Kroger Fights Child Hunger and Shows the Way for Sustainability Ads


Helping The Community


Krogers newest ad puts a spotlight on the brand’s efforts to feed hungry kids. It starts with some sobering statistics on child hunger in the US, where 1 in 5 kids aren’t sure where their next meal is coming from. Kroger has a program, called “Zero Hunger Zero Waste”, which works to distribute free meals to hungry children, and the ad describes its success in giving over 3 billion meals to the needy.

It’s a 4.0-Star ad from Kroger showing a strong potential for long-term brand growth, and it also scores an Exceptional short-term Spike score. Both those make it a worthy Ad Of The Week, of course, but what’s really interesting from our perspective is how well it presents the charitable work the brand does.

Earlier this year we published The Greenprint USA, a look at how American brands could most effectively deploy sustainability messages in their commercials. The report is packed with examples and proven strategies, and this Kroger ad shows several of the main ones. We’d like to highlight three of them here.

The first is the idea that advertising aiming to help with social issues works better when you give the audience a small but meaningful action they can do. When a problem is large – like child hunger or food waste – it’s easy for people to feel powerless. But Kroger here is offering an easy, zero-effort solution – rounding up bills – so their customers can contribute and help out in the course of their normal shopping.

The second is the “Messenger Effect” – people respond to issue-led advertising better when the calls to action or desired behavior is being modeled by a trusted messenger. There are several kinds of messenger which can make a positive impact for brands – in the case of Kroger they’re using the Krojis (Kroger Emojis). The Krojis are simple but distinctively styled animated people who have been appearing in Kroger commercials for 18 months and who already have a following online and a high recognition factor. The Krojis are designed to represent everyday Americans, and their involvement in this ad underlines how easy and simple it is to take the actions that ultimately help hungry kids.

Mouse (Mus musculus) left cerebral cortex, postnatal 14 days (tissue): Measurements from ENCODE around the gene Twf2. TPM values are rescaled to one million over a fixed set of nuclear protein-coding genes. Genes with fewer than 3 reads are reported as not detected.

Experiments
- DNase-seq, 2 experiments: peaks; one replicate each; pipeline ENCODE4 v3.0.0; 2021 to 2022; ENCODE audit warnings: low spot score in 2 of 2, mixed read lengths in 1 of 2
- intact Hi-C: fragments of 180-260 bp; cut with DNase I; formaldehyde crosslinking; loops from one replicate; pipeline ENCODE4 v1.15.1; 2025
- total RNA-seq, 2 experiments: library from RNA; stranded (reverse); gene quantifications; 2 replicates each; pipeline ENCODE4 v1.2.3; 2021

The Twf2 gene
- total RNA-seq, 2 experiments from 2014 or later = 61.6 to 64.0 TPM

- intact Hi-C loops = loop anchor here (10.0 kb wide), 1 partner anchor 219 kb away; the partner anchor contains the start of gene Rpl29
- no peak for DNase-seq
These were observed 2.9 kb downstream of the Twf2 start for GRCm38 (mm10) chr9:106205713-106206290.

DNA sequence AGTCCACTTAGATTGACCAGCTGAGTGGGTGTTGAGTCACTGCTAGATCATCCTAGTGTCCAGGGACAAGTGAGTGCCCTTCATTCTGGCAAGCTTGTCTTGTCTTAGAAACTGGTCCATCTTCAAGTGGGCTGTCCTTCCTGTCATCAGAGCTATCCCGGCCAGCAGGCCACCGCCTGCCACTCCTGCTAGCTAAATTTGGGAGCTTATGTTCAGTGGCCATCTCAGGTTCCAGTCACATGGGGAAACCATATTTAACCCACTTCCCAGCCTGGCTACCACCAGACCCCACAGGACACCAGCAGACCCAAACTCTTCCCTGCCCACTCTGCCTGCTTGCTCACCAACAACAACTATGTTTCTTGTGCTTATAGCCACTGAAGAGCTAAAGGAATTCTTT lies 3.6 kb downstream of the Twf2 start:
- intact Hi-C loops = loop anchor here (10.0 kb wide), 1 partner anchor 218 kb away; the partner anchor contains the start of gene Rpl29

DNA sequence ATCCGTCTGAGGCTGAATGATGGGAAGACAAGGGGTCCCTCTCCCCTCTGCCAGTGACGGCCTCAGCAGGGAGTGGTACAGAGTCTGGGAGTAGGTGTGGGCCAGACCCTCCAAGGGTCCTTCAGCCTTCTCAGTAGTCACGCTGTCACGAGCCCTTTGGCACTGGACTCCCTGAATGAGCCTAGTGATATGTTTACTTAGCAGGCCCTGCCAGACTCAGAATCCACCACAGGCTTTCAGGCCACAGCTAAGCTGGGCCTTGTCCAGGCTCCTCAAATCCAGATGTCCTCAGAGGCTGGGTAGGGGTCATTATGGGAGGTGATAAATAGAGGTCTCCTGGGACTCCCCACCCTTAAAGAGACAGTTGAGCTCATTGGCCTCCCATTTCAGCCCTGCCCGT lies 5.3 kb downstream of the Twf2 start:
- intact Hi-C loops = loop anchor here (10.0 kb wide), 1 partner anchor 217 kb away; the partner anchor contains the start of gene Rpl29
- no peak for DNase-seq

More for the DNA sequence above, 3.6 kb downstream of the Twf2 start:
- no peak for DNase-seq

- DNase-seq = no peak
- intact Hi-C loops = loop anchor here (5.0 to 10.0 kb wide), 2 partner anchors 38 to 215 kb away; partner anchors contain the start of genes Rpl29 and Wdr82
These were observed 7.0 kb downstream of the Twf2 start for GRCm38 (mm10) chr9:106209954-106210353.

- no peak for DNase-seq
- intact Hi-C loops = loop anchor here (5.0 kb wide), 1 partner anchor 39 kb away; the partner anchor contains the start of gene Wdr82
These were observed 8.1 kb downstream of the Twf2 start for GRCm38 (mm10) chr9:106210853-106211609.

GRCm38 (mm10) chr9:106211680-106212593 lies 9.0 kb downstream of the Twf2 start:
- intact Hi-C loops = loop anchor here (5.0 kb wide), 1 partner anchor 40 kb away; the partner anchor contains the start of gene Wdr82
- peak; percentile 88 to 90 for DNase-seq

Finally, the ad cleverly uses a dual approach for its messaging. Primarily it’s an ad about charity and helping feed hungry kids. But it’s also reinforcing Kroger’s sustainability messaging around food waste. Food waste is an important environmental issue but it naturally feels less urgent than the issue of feeding hungry children. So by folding this sustainability message on waste into the wider one on hunger, Kroger can get its point across to more people more effectively. It’s a compelling ad that’s a great example of a brand doing good and talking about it in a truly effective way.

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